One would think that the risk would make people less likely to buy. There aren't very many places in the area for people to move their homes to if the land they are sitting on gets sold.

Why is there such a disparity in quality of life for tech workers in SV? It seems like the housing crisis there will eventually stifle productivity (no one can afford to move there for entry level roles without giving up a ton). Are there some special dynamics that cause these types of scenarios except for the fact that a lot of people got rich quickly in one place?

Entry level roles are for fresh graduates. A converted living room is a step up from college and compatible with aggressive savings on a big-co wage. Entry level engineers willing to run smaller savings rates can even afford to live alone, though it can be a stretch.

density restrictions and human greed

i hope this is sarcasm...

Oh wow, that does give me mid-90s PC Magazine flashbacks.

There used to be a big billboard for Data Translation A/D converter cards on I-880 at San Jose city limits. I saw them right after moving to the Bay Area in 1990. It felt like driving through the entrance to paradise. :)

That reminds me of newspaper ads for someone selling beige box PCs.

Remember the old catalogs that were phone book sized of all of the mail order PC parts vendors? er, what's a phone book you ask? My first PC was built from one of these. It was a 486 after the Pentium line was introduced.

Computer Shopper was a strangely entertaining publication--the crude design, the suuuper homemade ads. Who needs a Hayes 9600 modem?

That would actually explain there website. Its awful in only the way a late 90's site can be, but they make great servers so you deal with it. I just wish they made it a bit easier to find everything.

I'm just impressed the CEO did something himself. I always feel I should be delegating more, but often DIY is easier than explaining what you want.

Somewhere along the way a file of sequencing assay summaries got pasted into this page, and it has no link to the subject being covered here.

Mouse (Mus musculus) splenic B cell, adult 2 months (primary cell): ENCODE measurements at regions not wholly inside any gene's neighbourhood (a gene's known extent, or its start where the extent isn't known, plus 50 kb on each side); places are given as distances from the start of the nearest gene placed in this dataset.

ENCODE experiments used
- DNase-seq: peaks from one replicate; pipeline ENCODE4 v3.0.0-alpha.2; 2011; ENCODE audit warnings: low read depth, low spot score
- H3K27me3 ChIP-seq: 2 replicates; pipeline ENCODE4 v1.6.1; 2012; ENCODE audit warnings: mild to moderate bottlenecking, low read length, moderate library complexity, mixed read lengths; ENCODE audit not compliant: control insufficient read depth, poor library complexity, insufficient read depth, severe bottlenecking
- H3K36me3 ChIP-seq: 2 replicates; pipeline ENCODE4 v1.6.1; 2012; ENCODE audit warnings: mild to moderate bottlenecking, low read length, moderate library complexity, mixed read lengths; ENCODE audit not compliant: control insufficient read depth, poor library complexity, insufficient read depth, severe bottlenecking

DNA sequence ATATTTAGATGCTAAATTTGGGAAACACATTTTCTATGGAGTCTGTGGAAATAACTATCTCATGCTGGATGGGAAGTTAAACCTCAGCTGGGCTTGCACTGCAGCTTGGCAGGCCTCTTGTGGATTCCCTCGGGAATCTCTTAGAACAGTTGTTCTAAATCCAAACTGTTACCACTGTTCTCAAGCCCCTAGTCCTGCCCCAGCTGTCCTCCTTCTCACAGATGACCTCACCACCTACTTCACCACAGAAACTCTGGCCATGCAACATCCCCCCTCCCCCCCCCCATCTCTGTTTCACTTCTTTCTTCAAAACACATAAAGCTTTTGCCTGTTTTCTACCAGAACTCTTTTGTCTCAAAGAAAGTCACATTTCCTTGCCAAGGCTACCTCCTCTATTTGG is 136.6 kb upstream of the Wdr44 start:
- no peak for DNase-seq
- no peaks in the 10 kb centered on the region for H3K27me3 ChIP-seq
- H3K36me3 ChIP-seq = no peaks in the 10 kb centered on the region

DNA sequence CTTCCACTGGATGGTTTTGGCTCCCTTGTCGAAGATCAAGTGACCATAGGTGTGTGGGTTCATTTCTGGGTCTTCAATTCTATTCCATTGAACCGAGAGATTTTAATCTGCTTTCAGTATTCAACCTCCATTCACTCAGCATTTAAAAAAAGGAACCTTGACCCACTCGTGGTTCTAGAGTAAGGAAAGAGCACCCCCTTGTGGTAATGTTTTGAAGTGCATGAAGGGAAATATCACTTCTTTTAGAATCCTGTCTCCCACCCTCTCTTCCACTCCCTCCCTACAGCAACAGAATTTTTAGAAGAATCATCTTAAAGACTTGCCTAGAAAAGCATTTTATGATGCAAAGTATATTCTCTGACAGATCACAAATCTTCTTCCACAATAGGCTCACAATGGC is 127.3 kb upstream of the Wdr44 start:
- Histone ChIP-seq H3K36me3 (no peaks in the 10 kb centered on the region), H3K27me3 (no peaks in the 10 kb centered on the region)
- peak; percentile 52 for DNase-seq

Their website is like that too. Everything just looks like it's from the 90s. But then again, if you're in particular industries like HPC, they make machines unlike any of their competition.

Felt pretty bad for SuperMicro after they took the huge financial hit from the story which offered no physical proof. Glad to see they mostly recovered from it.

The story was extremely interesting, but as people dug into it, it seemed like the reporters had a bunch of conversations like this:

Security Researcher: So, in theory, you can do a lot of crazy stuff! Embed a tiny chip on a motherboard, stick it in an Amazon datacenter, sniff all sorts of things...

Reporter: Are you winking right now? I swear you are winking! So you are saying this is true? OMG. Wow, what a bombshell!

Security Researcher: I was not winking.

Reporter: Suuuuuuuuuuuuure you weren't.

The only on-the-record source said that was exactly what happened to him. He assumed at first that Bloomberg had confirmed his hypothetical scenario with another source, but it now seems that the story was hypotheticals and winks all the way down.

There's an ongoing PR push to paint anything from China as unsecure, cheap or untrustworthy. Now I see regular pieces on Bloomberg or popular sites like theVerge, and all those pieces have no substantial facts in them. I know reporters are hungry for stories, and they would eat up a semi-prepared file with all the "facts" easily laid out for them.

This is not new. There was something very similar in the late 80s and 90s, with everyone saying that Japan was going to take over, that they copy everything by sending teams in North America to take pictures of everything.

Japan did make giant leaps... but perhaps their own success (rising wages) and failures (Sony is a shadow of its former self) got in the way. We can’t use it as a model for how it’ll work out for China, with a totally different government structure that so far has been very effective and competent.

> a totally different government structure that so far has been very effective and competent.

Authoritarian regimes can look appealing (from the outside, anyway) until circumstances change. Then they falls apart spectacularly because the commercial and governmental institutions are either absent, very weak, or are unable to adapt to the change. For example, the Soviet Union.

To me, the old Sony electronics was way ahead of anything US. Sony Beta/Betacam, cameras, etc. Also JVC's VHS. After RCA or Ampex, the US had really been left behind in the video/TV forefront.

What I can't fathom is why Supermicro haven't sued Bloomberg? Their stock took a massive hit and so far no one has been able to independently verify Bloomberg's claims. Seems like a court case would be fairly easy to win for Supermicro.

Could be a weird variant of insider trading. Pay some "security consultants" to call up reporters and throw your own company under a fictitious bus. Then, when the stock dives, buy.

Problem with that idea is that it wouldn't just chase investors away temporarily, it would chase customers away who are a lot harder to get back.

from https://www.engadget.com/2019/05/02/super-micro-move-chip-pr...